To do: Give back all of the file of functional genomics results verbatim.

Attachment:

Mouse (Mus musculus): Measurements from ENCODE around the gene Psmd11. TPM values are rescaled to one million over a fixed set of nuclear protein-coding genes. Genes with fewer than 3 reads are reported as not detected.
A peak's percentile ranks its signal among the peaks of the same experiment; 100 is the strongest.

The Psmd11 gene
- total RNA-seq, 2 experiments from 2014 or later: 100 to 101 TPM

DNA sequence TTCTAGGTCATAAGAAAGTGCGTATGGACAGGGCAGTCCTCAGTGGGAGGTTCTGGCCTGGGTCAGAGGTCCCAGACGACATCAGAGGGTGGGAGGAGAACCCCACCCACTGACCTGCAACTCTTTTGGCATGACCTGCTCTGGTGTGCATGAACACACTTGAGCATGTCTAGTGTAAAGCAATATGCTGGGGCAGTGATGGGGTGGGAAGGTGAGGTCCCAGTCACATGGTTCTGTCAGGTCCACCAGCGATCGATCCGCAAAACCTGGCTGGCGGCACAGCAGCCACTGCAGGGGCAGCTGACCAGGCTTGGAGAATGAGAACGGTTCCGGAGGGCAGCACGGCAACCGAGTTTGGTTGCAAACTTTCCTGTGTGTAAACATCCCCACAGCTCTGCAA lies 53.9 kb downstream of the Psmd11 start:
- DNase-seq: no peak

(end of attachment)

Mouse (Mus musculus): Measurements from ENCODE around the gene Psmd11. TPM values are rescaled to one million over a fixed set of nuclear protein-coding genes. Genes with fewer than 3 reads are reported as not detected.
A peak's percentile ranks its signal among the peaks of the same experiment; 100 is the strongest.

The Psmd11 gene
- total RNA-seq, 2 experiments from 2014 or later: 100 to 101 TPM

DNA sequence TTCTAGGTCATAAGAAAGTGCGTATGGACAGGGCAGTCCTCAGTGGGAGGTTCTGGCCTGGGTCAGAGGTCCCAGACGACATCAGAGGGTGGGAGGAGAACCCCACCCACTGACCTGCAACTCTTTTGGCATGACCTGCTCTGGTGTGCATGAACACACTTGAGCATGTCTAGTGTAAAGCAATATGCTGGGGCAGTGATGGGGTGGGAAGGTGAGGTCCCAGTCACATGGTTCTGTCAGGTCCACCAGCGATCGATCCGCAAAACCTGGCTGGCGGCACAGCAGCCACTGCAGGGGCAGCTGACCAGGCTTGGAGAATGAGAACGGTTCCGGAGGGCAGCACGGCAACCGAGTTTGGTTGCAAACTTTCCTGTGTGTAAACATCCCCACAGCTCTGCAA lies 53.9 kb downstream of the Psmd11 start:
- DNase-seq: no peak